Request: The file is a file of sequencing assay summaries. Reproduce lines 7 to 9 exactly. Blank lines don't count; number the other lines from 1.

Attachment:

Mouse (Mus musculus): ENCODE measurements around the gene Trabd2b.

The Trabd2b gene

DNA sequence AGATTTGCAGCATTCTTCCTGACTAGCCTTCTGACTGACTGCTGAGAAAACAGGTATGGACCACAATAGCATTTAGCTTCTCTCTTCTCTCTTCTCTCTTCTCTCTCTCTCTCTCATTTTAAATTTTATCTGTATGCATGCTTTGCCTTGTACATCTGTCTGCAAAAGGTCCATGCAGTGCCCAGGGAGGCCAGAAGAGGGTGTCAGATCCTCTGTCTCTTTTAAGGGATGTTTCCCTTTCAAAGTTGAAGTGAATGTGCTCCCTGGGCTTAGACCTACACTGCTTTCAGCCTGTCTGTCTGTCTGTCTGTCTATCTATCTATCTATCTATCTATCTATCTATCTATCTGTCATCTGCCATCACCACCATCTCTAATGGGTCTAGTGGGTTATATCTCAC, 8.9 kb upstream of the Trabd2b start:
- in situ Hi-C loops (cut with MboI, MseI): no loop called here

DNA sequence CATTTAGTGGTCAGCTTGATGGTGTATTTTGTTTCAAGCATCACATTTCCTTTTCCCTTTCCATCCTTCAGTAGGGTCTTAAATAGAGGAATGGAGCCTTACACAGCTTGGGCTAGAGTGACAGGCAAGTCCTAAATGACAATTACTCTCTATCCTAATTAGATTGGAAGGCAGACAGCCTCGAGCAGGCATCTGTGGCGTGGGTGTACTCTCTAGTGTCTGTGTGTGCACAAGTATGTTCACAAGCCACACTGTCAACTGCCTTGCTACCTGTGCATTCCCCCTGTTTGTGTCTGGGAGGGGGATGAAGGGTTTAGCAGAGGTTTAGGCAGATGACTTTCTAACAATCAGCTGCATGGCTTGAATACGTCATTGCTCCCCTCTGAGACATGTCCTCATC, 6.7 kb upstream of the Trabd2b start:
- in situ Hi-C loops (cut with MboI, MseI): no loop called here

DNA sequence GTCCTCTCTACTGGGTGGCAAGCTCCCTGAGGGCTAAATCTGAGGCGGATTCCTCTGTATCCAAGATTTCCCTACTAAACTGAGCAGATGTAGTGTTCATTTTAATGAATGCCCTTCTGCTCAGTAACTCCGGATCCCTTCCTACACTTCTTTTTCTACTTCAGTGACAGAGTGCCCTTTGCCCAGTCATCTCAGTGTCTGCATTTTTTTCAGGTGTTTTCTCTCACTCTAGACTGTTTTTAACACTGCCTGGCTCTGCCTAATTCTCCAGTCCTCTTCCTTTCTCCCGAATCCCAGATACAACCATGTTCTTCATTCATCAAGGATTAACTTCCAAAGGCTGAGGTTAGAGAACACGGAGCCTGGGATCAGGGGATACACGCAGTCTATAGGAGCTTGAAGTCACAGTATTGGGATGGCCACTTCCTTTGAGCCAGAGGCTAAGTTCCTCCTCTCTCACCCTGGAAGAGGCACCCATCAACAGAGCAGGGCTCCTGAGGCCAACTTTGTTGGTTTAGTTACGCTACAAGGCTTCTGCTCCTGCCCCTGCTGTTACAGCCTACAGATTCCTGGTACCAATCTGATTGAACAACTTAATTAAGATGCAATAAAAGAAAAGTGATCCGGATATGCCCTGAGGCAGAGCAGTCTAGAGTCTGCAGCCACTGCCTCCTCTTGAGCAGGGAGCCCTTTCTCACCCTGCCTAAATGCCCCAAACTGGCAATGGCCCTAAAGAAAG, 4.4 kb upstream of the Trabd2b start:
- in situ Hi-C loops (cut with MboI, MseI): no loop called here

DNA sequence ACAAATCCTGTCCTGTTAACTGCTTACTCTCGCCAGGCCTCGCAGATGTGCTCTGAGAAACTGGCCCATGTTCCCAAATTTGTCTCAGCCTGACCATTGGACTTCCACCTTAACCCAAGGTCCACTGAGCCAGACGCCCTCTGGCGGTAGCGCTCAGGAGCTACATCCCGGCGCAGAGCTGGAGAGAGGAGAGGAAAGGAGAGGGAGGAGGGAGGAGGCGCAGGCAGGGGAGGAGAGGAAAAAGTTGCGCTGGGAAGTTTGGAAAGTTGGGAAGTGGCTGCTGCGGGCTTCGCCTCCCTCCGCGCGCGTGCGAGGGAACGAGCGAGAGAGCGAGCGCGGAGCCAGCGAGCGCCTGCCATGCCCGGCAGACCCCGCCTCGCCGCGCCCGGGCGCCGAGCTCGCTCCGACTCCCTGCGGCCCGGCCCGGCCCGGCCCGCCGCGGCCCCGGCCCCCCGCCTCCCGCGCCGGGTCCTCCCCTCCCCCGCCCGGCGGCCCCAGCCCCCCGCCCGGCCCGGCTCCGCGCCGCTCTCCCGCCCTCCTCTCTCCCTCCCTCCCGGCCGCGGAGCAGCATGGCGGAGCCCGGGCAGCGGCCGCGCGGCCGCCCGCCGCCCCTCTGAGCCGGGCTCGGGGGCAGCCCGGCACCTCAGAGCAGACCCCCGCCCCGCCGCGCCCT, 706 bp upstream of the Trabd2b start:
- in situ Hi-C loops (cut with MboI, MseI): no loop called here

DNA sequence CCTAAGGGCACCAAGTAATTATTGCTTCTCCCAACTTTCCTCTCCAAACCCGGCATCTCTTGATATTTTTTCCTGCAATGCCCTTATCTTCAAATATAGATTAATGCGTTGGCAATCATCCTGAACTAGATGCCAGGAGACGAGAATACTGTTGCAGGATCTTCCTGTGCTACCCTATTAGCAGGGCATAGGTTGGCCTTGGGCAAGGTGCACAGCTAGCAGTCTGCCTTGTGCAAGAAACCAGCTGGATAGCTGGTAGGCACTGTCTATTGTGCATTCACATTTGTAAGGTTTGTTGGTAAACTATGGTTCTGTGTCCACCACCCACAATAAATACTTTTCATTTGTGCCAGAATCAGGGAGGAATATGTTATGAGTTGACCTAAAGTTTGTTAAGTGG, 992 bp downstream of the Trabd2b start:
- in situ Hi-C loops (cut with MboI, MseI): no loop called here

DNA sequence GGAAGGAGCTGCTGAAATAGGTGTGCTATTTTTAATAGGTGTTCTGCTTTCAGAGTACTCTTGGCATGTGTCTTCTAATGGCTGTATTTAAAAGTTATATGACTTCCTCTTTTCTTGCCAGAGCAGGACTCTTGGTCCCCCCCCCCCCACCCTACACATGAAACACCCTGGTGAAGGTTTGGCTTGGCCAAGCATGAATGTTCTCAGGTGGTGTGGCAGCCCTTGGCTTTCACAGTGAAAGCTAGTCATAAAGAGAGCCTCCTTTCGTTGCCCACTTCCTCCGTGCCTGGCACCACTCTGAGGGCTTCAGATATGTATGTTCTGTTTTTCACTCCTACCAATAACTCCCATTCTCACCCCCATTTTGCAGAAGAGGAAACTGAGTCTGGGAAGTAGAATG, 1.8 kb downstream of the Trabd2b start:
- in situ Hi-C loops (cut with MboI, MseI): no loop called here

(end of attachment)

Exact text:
DNA sequence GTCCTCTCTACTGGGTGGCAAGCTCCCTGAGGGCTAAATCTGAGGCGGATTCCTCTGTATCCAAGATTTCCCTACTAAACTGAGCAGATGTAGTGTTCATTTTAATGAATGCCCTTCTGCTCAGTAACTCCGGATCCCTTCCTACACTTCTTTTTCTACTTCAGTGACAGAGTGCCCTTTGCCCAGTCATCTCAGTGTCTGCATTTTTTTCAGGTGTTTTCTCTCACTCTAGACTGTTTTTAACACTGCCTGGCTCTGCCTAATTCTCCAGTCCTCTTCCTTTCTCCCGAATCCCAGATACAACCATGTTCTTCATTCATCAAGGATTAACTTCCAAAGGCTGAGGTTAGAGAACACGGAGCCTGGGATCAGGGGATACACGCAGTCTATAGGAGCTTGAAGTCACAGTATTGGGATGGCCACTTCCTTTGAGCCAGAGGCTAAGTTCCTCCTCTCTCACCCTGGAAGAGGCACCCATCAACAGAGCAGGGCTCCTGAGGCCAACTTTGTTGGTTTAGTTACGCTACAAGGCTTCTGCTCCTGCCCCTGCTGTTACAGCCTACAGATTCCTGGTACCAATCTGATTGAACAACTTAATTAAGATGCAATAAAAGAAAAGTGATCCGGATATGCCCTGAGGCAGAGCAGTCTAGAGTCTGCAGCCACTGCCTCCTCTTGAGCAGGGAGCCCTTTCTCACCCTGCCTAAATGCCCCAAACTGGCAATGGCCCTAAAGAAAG, 4.4 kb upstream of the Trabd2b start:
- in situ Hi-C loops (cut with MboI, MseI): no loop called here

DNA sequence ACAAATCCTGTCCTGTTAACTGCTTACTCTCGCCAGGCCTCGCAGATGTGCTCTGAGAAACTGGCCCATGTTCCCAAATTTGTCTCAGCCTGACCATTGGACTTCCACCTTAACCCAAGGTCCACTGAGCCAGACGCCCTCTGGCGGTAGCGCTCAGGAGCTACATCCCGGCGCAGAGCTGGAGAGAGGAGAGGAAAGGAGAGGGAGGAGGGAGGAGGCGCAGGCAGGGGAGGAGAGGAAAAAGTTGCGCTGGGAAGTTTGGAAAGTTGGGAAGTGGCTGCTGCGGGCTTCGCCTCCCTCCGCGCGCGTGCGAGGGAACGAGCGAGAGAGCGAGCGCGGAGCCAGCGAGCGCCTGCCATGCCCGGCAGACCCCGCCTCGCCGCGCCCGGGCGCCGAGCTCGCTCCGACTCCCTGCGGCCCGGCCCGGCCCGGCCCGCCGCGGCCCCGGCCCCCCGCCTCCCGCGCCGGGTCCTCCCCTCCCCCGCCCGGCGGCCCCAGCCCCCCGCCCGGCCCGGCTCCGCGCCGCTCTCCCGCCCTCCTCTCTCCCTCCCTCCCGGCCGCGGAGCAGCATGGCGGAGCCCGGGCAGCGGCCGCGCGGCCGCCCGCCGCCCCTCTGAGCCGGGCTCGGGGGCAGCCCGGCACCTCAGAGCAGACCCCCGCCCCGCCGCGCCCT, 706 bp upstream of the Trabd2b start: